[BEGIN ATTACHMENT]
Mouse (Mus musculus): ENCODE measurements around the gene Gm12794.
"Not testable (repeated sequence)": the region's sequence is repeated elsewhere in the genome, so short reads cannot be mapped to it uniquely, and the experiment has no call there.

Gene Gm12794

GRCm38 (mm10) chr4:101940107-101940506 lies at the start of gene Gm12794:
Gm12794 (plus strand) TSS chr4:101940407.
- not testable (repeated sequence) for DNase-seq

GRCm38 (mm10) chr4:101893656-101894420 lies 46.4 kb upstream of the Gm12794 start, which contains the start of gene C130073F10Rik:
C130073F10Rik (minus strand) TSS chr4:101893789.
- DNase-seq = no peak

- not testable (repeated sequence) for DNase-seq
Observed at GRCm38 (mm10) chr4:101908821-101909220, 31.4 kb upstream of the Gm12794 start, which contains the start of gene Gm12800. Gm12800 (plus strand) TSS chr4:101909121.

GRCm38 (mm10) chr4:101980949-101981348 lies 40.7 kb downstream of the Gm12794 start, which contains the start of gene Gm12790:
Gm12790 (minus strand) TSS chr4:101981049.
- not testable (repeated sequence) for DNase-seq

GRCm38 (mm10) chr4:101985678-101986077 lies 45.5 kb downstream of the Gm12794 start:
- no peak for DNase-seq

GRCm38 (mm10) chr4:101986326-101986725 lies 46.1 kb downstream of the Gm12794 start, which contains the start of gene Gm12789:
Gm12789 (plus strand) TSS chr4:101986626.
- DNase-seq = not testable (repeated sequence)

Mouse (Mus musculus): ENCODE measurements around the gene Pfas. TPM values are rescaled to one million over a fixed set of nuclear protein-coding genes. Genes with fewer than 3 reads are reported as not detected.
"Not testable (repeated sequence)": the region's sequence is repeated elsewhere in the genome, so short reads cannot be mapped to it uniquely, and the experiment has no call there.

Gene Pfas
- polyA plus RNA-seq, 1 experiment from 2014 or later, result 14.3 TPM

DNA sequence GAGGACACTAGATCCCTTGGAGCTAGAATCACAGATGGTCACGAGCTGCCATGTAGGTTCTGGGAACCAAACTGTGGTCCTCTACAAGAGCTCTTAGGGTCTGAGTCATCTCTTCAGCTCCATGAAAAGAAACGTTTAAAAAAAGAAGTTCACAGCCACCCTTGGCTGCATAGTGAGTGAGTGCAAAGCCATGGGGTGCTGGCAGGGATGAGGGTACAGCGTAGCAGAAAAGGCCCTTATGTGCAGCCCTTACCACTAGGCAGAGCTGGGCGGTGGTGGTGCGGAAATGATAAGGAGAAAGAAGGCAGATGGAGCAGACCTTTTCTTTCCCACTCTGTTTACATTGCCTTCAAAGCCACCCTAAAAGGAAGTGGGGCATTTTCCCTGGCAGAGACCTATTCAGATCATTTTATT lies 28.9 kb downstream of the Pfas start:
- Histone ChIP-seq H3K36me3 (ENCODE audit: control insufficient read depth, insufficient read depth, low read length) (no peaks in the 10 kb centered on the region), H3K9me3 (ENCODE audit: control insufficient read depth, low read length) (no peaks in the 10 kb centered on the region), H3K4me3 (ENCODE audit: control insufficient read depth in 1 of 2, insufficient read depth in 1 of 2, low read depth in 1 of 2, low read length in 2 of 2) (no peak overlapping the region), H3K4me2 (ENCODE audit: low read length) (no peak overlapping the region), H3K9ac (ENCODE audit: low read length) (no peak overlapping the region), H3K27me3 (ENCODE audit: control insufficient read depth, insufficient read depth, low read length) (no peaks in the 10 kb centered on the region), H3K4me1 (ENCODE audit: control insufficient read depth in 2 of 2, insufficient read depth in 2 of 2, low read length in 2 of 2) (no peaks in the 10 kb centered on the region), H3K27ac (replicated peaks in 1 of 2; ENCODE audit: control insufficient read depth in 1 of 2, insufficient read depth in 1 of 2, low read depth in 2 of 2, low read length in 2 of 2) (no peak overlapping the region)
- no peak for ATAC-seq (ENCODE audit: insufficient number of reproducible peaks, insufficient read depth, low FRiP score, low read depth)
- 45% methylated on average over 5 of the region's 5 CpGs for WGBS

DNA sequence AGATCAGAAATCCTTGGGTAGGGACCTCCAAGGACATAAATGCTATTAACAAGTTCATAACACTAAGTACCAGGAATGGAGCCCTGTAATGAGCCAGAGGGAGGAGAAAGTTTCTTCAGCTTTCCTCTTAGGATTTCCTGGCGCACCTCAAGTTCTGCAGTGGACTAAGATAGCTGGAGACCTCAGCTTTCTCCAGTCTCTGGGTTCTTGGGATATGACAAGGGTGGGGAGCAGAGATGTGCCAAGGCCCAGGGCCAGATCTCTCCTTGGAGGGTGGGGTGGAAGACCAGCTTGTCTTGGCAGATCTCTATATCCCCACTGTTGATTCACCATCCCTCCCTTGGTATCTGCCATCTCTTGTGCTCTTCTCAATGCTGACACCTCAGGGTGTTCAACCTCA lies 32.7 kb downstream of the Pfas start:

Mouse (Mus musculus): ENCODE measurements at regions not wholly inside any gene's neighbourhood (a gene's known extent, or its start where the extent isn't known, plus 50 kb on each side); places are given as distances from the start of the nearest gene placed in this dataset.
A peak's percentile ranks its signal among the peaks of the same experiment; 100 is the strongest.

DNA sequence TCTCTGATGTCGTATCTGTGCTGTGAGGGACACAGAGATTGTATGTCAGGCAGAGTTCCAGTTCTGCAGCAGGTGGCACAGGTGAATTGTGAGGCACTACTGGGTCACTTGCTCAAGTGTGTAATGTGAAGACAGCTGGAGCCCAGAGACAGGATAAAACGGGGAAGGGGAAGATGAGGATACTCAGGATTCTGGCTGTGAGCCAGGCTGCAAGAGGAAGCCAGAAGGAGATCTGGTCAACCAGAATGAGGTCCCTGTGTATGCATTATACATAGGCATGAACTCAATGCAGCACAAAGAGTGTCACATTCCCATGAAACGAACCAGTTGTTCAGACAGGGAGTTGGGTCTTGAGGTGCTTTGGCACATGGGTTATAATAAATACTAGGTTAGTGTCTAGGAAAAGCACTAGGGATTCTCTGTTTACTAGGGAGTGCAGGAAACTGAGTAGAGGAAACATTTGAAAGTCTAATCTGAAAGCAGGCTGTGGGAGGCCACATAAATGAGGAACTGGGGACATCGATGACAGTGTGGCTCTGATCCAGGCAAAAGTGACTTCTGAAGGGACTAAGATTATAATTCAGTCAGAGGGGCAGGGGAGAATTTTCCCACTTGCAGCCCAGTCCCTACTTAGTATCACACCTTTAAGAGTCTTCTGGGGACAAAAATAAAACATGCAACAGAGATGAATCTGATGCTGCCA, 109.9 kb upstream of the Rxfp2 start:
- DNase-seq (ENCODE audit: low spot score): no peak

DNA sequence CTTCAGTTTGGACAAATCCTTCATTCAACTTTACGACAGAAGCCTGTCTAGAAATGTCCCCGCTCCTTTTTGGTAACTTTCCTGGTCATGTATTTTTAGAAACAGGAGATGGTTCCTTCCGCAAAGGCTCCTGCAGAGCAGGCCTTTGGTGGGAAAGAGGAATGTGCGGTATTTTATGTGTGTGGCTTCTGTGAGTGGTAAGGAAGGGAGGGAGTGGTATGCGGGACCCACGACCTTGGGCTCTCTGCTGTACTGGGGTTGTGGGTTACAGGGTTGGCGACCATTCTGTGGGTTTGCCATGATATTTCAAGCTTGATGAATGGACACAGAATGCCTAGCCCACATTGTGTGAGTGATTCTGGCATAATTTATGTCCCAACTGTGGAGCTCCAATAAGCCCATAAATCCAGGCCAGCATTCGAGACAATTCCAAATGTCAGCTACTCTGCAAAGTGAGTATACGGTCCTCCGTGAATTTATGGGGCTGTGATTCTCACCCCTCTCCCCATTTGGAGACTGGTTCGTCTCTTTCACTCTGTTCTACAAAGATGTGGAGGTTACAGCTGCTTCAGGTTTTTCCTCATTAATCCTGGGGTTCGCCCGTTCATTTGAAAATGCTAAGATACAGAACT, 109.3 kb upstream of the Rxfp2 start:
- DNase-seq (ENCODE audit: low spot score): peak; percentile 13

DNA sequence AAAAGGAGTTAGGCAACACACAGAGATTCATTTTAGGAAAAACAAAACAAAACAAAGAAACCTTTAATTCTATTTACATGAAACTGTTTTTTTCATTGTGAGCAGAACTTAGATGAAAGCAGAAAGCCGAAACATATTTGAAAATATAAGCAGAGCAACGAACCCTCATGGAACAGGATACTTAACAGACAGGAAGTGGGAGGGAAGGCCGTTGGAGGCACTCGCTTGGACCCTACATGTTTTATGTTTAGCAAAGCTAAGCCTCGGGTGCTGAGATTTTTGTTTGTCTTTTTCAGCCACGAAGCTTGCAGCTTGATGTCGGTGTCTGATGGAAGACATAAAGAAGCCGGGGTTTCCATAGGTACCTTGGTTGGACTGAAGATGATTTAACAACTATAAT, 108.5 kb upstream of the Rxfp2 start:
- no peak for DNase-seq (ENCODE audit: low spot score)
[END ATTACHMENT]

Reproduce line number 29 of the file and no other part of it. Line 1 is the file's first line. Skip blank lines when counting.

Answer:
Mouse (Mus musculus): ENCODE measurements at regions not wholly inside any gene's neighbourhood (a gene's known extent, or its start where the extent isn't known, plus 50 kb on each side); places are given as distances from the start of the nearest gene placed in this dataset.